Archaeological investigations in Tornimäe in the eastern part of the island Saaremaa took place in 1963, 1968 and 2004. Artefacts found during the excavations are mainly dated to the Viking Age. Most of the finds are pottery shards, some metal artefacts were found, and also animal bones. The majority of mammal bones are bones of domestic animals. Nearly half of these are caprine bones, bones of cattle, pig and horse are less numerous. Wild game bones are few, only seals were hunted more often. Bird and fish bones are also represented. Only a few bone artefacts were among the finds, more fragments of bone items were found among the animal bones during the identification of osteological material. The bone artefacts found in Tornimäe are rather simple items which do not require special skills from the bone worker and could have been made by the users of these artefacts. The uses of bone artefacts are well suited with the location of the site at the seashore.
Archaeologia Lituana, Volume 21, pp 142-154; doi:10.15388/archlit.2020.21.9
This article briefly presents the history of the human osteological collection stored at the Faculty of Medicine of Vilnius University. The birth of such collection can be traced back to the mid-19th century (1855) with the establishment of the Museum of Antiquities. Until the mid-20th century, human skeletal remains were gathered sporadically and selectively, by collecting either skulls or long bones. Since the late 20th century, the policy of selection has changed and nowadays the collection consists of systematically assembled anthropological material of scientific value. The assemblage currently comprises more than 9.000 skeletal remains dating back from the Mesolithic to the Late Modern Era.
Archaeologia Lituana, Volume 21, pp 59-78; doi:10.15388/archlit.2019.21.4
In this paper, we examine archaeological bird remains from Klaipėda Castle (Ger. Memel), western Lithuania. The castle was built in 1252, and during the Middle Ages, it was the northernmost castle of the Teutonic Order in Prussia. The castle together with its adjacent town were subjected to wars and changing political situations over the centuries, but nevertheless represented a socially higher status. The studied bird remains were found during the excavations in 2016 and have been dated by context to the Middle Ages – from the end of the 13th to the beginning of the 14th century. Our aim is to introduce and discuss the bird remains with an emphasis on two species – the white-tailed sea-eagle (Haliaeetus albicilla) and golden eagle (Aquila chrysaetos). Most of all, we are interested in their role in expressing people’s social status, use in material culture, and significance as a food source. Our analysis showed that in Klaipėda, the eagles were probably used for raw material and possibly for feathers, but not for hawking and food. Alternatively, they could have been killed for scavenging. Other species identified in the assemblage such as chicken (Gallus gallus domesticus), grey partridge (Perdix perdix), geese (Anser sp.), ducks (Anatinae), and great cormorant (Phalacrocorax carbo) were mainly interpreted as food waste. This article presents the first concentrated study on bird remains from Klaipėda and is one of the first discussions about the meaning of eagles in the Baltic region.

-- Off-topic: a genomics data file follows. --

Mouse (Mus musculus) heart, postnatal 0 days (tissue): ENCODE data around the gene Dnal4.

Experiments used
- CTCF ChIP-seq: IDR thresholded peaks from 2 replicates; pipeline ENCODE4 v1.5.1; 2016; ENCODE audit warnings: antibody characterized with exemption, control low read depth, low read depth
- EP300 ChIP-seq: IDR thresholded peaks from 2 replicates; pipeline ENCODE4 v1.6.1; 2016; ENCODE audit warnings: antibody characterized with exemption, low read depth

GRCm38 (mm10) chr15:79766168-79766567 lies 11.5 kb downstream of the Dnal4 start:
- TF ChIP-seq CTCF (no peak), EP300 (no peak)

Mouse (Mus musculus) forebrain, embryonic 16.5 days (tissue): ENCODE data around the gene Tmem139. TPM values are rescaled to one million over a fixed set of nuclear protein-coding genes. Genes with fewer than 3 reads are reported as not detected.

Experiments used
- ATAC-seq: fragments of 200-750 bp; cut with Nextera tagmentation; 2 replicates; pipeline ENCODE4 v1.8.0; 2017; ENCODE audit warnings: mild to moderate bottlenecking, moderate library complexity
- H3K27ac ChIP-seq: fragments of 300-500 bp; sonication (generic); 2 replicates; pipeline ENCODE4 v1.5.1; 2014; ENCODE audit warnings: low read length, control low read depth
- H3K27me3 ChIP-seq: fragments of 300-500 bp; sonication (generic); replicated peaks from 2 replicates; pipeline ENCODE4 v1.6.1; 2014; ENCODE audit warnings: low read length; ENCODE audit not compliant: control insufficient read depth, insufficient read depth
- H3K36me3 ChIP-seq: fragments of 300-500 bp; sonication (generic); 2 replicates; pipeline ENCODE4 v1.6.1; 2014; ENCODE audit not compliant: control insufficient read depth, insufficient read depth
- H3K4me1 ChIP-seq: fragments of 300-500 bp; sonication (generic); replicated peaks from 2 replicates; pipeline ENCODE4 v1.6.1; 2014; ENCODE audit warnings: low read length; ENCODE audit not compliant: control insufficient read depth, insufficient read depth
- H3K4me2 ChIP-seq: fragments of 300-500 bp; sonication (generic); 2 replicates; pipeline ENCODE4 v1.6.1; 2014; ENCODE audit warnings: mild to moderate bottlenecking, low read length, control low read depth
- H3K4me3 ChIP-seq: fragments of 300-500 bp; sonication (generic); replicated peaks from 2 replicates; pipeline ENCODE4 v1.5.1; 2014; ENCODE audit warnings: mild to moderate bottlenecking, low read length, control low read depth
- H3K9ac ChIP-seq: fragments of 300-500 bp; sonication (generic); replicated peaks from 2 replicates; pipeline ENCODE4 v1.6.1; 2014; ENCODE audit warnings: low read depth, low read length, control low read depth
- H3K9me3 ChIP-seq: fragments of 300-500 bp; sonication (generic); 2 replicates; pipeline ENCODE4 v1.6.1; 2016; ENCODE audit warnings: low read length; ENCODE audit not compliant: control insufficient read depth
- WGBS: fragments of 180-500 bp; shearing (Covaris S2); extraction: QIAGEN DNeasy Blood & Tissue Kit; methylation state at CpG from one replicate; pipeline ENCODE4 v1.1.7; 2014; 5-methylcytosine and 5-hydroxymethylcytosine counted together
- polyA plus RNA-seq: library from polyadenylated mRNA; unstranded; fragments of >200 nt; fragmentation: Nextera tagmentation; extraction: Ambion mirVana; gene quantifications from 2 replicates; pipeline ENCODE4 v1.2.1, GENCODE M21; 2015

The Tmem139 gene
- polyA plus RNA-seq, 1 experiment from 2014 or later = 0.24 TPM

Archaeologia Lituana, Volume 21, pp 97-116; doi:10.15388/archlit.2019.21.6
The skeletal remains of non-adults provide endless insights into numerous aspects of their personal, family and social lives. Although they were considered to be marginal members of society, children can potentially shed light on factors influencing the overall health and survival of their communities, sensitively conveying the ability of a population to adapt to its environment and cope with moments of crisis. In the last decade, worldwide interest in the archaeology of children has grown, and has driven the bioarchaeological investigation of their skeletal remains. However, the bioarchaeological study of non-adults has received surprisingly little interest in the Baltic states. This review presents the past and current state of the art with specific focus on the Baltic area from prehistory to historic times, outlining new research fields and the benefits of studying non-adult skeletal remains, and proposing specific possible directions for future work on this topic. The paper is aimed at giving a louder voice to the youngest actors of ancient communities, and perhaps offers a starting point for developing a definitive bioarchaeology of children in the Baltics.
Archaeologia Lituana, Volume 21, pp 176-187; doi:10.15388/archlit.2019.21.12
Rec.: Manvydas Vitkūnas, Gintautas Zabiela. Baltų piliakalniai: nežinomas paveldas. Vilnius: Lietuvos archeologijos draugija, 2017, 88 p.
Archaeologia Lituana, Volume 21, pp 79-96; doi:10.15388/archlit.2019.21.5
A relatively small worked bone and antler assemblage including 28 finished objects and 104 remains representing blanks and waste material was identified during the zooarchaeological analysis of the bone material found at the recently excavated site of Esztergom-Várhegy-Kőbánya (Esztergom-Castle Hill-Quarry). According to archaeological investigations, the complete animal bone assemblage deposited in several successive layers on the Castle Hill of Esztergom represents the kitchen refuse of the bishopric residence. Despite the religious context of the settlement, rosary beads or other artefacts usually produced in greater numbers are missing in our material. Common objects such as pins, handles and toys as well as the fine worked decorative items were poorly represented. Contrary, the details for crossbow and the antler debris dominated the assemblage linked to manufacturing. All these would suggest the presence of a workshop in the archbishop’s palace specialised for the quick production and reparation of details for crossbow. Although the small quantity of both the finished objects and production waste point to a small – maybe only seasonally operating – workshop, the involvement of a skilled bone-worker and possibly a lathe is suggested.